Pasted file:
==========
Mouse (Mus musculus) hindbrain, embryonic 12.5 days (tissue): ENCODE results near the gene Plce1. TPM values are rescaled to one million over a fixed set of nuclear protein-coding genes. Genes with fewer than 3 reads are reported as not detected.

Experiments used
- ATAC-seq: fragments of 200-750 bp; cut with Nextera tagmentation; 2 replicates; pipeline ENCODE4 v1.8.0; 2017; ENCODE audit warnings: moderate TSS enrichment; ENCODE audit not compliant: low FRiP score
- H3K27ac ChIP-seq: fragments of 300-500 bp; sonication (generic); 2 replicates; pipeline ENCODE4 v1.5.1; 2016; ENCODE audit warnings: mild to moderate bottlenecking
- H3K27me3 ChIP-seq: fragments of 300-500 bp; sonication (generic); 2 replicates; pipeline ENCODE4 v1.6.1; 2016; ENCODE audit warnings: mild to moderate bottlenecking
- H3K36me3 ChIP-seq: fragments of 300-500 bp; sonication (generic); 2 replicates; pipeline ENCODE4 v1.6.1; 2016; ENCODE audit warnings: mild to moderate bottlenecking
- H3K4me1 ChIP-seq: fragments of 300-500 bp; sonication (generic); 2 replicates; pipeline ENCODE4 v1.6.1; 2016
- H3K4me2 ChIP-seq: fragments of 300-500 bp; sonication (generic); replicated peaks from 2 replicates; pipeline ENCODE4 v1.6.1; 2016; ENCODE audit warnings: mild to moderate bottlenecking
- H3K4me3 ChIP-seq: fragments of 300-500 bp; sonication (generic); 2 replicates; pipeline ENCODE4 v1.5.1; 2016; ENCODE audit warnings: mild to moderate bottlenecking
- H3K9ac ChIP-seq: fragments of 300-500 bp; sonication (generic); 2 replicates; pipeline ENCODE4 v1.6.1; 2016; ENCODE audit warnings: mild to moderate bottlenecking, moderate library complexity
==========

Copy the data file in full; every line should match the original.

Mouse (Mus musculus) hindbrain, embryonic 12.5 days (tissue): ENCODE results near the gene Plce1. TPM values are rescaled to one million over a fixed set of nuclear protein-coding genes. Genes with fewer than 3 reads are reported as not detected.

Experiments used
- ATAC-seq: fragments of 200-750 bp; cut with Nextera tagmentation; 2 replicates; pipeline ENCODE4 v1.8.0; 2017; ENCODE audit warnings: moderate TSS enrichment; ENCODE audit not compliant: low FRiP score
- H3K27ac ChIP-seq: fragments of 300-500 bp; sonication (generic); 2 replicates; pipeline ENCODE4 v1.5.1; 2016; ENCODE audit warnings: mild to moderate bottlenecking
- H3K27me3 ChIP-seq: fragments of 300-500 bp; sonication (generic); 2 replicates; pipeline ENCODE4 v1.6.1; 2016; ENCODE audit warnings: mild to moderate bottlenecking
- H3K36me3 ChIP-seq: fragments of 300-500 bp; sonication (generic); 2 replicates; pipeline ENCODE4 v1.6.1; 2016; ENCODE audit warnings: mild to moderate bottlenecking
- H3K4me1 ChIP-seq: fragments of 300-500 bp; sonication (generic); 2 replicates; pipeline ENCODE4 v1.6.1; 2016
- H3K4me2 ChIP-seq: fragments of 300-500 bp; sonication (generic); replicated peaks from 2 replicates; pipeline ENCODE4 v1.6.1; 2016; ENCODE audit warnings: mild to moderate bottlenecking
- H3K4me3 ChIP-seq: fragments of 300-500 bp; sonication (generic); 2 replicates; pipeline ENCODE4 v1.5.1; 2016; ENCODE audit warnings: mild to moderate bottlenecking
- H3K9ac ChIP-seq: fragments of 300-500 bp; sonication (generic); 2 replicates; pipeline ENCODE4 v1.6.1; 2016; ENCODE audit warnings: mild to moderate bottlenecking, moderate library complexity